this all comes after new claims suggest that after the london underground and bus bombings of 2005, this paper may have tried to hack the victims' phones and the phones of their relatives as well. the new phone hacking claims that have caused so much anger across the united kingdom also centered around a 13-year-old who disappeared on her way home from school back in 2002. her decomposing body was discovered six months later. just last month her killer was sentenced to life in prison. the guardian newspaper alleges that during the search for milly dowler a private detective hacked into the schoolgirl's voice mail, misleading police and causing her parents to believe she was still alive. now police officers are said to be planning any interference by the paper in many more high profile cases over the past decade. it's often said there's no such thing as bad publicity, but
up to 18 companies are believed to be considering withdrawing their advertising business from the news of the world. at least one has already taken its advertising revenue elsewhere. we're talking about ford. it announced it will not advertise in the paper for the foreseeable future. the mortgage lender halifax and electricity companies such as t-mobile and orange are considering withdrawing their advertising from the news of the world. together those five brands bring in an estimated $3.2 million for the rupert murdoch owned newspaper. pretty significant business on the line. all of this comes as murdoch's own news corporation aims to take over british sky broadcasting. discussions on that have been going on for months. there's also been widespread opposition to that planned takeover. and just yesterday reacting to fresh allegations, the former
deputy prime minister lord prescott began calling for the takeover to be blocked. john prescott himself is one of many politicians to have his phone hacked alongside numerous celebrities, stars and aides to the british royal family. as dan rivers reports, even though phone hacking revelations are nothing new, it dates back further than many realized. >> the murder of the 13-year-old schoolgirl milly doward in 2002 appalled britain. last month her killer, lev levi belfield was finally convicted. this is now come up with another inquiry, phone hacking. the scandal relates to the illegal tabloid practice of accessing cell phone messages left for celebrities in order to get stories. now it seems milly dowler's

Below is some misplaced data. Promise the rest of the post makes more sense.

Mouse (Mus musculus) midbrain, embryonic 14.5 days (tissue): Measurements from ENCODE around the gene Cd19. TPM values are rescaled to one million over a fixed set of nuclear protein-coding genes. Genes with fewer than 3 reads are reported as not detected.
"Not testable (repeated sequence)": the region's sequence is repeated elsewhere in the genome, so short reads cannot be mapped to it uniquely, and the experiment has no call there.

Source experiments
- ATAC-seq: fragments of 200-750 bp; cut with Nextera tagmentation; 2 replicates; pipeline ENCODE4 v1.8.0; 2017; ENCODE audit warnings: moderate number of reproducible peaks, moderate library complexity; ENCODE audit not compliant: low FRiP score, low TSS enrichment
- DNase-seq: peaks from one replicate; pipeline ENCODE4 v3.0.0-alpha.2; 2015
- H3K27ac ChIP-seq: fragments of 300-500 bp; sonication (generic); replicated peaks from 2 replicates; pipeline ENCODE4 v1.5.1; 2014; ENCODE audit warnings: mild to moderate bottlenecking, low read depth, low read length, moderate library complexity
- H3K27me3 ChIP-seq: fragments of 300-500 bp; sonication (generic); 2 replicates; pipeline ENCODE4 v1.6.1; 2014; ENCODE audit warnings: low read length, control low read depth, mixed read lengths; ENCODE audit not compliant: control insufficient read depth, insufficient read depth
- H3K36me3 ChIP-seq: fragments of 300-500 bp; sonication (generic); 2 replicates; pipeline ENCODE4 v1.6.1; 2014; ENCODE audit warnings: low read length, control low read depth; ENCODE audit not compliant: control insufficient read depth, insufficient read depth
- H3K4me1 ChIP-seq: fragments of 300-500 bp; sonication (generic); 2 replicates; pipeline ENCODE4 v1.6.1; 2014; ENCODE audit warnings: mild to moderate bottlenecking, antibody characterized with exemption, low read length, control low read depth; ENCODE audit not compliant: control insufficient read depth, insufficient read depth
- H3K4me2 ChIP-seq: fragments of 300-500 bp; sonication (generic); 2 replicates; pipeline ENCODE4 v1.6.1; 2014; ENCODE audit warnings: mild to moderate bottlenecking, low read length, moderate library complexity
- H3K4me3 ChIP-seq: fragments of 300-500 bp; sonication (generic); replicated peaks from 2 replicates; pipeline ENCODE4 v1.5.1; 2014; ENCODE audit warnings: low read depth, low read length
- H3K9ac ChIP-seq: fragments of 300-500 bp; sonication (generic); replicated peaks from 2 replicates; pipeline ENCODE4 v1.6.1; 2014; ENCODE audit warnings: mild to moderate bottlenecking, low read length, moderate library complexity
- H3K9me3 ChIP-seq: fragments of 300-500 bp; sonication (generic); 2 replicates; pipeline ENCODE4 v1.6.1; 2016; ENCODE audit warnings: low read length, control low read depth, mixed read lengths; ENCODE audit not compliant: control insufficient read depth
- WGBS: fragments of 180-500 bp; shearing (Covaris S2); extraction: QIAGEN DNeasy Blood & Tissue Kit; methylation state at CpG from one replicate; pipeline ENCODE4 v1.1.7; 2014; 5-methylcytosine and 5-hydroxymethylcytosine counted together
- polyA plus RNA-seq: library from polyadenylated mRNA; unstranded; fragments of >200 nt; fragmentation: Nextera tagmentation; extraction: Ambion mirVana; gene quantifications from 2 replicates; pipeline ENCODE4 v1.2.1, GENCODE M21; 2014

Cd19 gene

phone was also hacked after she had gone missing. journalists deleted messages from concerned friends and family to free space on the mailbox and mine more messages for stories. david cameron was quick to condemn the behavior. >> on the question of the really appalling allegations about the telephone of milly dowler. i mean, if they are true, this is a truly dreadful act. >> the lawyer representing duwler's family say they're starting legal action against the paper. >> the family is completely horrified. they thought this was all over. until now the hacking of prince william's phone in 2005 was the first known case resulting in a news of the world journalist and private detective being imprisoned. then other victims emerged. sienna miller was told her phone was hacked in 2006, just one of dozens of celebrities targeted.